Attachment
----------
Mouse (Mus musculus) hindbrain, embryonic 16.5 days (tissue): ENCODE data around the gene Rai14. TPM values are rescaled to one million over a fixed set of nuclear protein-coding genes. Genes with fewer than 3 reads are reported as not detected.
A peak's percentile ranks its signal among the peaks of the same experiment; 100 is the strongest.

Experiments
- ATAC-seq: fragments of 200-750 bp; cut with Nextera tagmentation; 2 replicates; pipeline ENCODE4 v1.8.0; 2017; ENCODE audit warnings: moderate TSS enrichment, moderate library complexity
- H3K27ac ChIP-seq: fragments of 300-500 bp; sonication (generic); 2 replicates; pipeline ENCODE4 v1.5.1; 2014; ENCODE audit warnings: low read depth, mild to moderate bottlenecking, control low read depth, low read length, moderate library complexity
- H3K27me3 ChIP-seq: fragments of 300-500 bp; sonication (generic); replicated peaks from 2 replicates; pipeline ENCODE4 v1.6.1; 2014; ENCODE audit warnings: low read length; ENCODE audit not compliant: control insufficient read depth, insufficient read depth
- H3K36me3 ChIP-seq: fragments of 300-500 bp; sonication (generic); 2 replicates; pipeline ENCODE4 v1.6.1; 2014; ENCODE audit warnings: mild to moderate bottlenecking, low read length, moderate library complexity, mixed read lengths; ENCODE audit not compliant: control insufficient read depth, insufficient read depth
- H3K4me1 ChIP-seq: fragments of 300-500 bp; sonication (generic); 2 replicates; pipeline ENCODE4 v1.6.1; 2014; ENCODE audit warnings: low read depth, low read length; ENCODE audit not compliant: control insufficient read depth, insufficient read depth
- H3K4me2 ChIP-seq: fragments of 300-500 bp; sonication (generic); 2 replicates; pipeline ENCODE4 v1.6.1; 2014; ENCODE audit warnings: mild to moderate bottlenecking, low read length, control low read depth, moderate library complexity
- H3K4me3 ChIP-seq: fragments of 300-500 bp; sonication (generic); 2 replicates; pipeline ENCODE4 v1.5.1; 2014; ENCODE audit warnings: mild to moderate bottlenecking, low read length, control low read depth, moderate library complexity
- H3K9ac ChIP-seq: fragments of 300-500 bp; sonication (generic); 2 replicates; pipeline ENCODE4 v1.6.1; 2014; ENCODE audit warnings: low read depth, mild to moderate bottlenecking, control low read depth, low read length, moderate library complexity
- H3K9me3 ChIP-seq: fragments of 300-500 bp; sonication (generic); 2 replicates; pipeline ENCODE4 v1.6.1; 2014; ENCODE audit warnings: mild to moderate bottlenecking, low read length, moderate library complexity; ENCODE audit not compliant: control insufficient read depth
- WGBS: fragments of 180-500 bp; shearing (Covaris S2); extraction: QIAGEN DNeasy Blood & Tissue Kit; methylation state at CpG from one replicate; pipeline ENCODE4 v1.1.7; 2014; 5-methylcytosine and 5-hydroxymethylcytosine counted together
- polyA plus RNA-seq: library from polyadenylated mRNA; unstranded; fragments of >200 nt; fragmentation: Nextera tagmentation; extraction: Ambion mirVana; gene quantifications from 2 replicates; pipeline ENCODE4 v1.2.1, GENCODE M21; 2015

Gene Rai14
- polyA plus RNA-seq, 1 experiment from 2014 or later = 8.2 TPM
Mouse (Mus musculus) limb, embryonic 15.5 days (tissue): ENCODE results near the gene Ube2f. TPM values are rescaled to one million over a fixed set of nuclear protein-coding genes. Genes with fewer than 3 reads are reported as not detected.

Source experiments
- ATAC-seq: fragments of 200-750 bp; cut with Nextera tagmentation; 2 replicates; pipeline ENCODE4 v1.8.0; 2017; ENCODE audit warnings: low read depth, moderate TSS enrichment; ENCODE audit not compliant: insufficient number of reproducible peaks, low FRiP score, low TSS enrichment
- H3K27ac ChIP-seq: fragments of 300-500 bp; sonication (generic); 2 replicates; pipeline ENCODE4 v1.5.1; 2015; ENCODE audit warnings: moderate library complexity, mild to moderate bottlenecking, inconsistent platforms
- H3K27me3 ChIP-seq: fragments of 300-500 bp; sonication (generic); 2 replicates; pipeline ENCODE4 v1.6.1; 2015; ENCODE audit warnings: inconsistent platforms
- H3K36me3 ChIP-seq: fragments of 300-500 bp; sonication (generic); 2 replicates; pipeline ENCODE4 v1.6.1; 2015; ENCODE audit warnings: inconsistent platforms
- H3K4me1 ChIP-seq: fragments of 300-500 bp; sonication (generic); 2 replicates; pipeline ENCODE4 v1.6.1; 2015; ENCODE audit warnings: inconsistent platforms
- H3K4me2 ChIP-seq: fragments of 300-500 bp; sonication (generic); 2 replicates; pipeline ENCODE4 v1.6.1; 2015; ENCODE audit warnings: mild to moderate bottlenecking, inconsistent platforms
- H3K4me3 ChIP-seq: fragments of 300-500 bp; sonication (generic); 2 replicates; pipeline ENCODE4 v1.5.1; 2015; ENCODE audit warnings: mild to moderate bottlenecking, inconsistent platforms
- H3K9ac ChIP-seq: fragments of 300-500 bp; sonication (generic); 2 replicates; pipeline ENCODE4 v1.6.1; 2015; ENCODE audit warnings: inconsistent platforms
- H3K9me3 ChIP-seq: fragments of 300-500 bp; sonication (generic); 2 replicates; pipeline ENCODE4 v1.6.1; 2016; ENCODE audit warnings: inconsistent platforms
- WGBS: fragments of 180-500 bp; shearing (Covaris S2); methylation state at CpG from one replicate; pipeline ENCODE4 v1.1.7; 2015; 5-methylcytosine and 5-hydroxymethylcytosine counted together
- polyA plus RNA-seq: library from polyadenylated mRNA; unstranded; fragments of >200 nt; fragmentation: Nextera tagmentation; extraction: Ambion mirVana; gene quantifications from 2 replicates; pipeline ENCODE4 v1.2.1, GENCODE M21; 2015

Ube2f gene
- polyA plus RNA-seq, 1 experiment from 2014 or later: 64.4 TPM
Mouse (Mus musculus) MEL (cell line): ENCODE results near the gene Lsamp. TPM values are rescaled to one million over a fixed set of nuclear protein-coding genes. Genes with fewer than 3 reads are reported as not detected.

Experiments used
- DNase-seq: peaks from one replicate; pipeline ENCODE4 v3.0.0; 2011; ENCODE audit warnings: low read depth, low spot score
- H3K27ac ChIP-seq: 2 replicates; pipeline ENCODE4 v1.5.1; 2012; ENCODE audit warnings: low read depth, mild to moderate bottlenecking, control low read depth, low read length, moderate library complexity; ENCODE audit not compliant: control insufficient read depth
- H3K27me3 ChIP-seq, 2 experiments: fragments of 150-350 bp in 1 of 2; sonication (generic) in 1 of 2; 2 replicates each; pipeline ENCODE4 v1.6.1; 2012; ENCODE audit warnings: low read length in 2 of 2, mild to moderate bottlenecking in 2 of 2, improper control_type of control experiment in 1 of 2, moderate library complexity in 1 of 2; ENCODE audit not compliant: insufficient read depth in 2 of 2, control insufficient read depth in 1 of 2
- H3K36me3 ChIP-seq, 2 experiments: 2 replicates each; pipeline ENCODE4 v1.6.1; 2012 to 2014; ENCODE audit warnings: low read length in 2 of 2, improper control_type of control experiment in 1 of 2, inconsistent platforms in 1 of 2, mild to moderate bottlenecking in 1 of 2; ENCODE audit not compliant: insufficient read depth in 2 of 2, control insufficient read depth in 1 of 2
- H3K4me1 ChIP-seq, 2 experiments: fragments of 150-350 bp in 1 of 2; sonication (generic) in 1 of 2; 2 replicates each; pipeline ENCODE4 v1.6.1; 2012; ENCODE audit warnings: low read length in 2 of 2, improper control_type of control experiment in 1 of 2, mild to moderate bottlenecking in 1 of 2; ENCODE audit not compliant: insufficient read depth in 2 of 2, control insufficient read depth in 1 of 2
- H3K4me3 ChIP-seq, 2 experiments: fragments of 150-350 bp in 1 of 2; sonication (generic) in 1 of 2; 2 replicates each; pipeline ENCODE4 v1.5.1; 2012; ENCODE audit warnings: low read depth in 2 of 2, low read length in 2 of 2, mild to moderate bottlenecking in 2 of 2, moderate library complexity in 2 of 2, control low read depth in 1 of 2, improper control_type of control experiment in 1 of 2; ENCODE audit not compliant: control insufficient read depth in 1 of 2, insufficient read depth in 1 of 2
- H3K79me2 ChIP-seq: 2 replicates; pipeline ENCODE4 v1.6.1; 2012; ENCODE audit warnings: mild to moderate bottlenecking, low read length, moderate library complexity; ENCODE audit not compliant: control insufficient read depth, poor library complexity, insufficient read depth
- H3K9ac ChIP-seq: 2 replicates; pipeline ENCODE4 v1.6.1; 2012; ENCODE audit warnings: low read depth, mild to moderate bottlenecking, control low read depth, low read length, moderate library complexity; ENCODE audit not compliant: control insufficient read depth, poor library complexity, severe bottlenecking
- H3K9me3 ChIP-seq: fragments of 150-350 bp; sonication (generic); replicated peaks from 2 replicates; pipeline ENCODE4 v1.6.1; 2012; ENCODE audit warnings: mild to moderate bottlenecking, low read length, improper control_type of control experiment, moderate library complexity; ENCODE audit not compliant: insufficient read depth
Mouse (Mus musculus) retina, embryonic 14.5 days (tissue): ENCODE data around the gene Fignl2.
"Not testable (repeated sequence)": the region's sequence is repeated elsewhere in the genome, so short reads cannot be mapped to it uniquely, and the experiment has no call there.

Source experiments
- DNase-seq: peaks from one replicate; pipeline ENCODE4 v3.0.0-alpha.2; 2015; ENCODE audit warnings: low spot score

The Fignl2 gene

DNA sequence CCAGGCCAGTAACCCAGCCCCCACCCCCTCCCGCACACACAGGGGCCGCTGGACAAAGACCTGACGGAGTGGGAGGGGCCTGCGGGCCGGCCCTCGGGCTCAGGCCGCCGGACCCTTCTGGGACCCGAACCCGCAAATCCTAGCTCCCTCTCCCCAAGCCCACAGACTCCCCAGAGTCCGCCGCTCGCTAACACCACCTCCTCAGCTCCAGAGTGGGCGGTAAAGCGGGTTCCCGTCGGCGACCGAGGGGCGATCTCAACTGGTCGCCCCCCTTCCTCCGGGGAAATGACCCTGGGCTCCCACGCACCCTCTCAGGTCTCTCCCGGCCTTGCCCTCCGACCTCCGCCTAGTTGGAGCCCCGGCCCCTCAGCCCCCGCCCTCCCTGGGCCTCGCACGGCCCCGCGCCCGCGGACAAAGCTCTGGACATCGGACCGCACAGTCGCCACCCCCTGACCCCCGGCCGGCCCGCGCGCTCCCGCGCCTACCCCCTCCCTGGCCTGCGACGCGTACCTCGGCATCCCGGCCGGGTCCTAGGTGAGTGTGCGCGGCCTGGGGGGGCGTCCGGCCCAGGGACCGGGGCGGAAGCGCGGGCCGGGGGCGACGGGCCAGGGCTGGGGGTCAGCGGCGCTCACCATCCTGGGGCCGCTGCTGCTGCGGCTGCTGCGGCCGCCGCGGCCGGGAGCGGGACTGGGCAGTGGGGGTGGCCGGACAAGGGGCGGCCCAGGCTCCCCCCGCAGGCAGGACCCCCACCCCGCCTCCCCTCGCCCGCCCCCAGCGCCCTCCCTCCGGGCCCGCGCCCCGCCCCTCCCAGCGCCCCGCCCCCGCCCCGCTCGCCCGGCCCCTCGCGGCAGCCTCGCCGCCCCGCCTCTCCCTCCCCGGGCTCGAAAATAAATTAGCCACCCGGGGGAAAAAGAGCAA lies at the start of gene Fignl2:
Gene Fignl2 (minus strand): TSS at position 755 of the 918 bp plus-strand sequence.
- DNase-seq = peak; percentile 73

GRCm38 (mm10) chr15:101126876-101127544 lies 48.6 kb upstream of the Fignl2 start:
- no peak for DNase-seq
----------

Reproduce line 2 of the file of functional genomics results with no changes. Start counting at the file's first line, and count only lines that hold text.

A peak's percentile ranks its signal among the peaks of the same experiment; 100 is the strongest.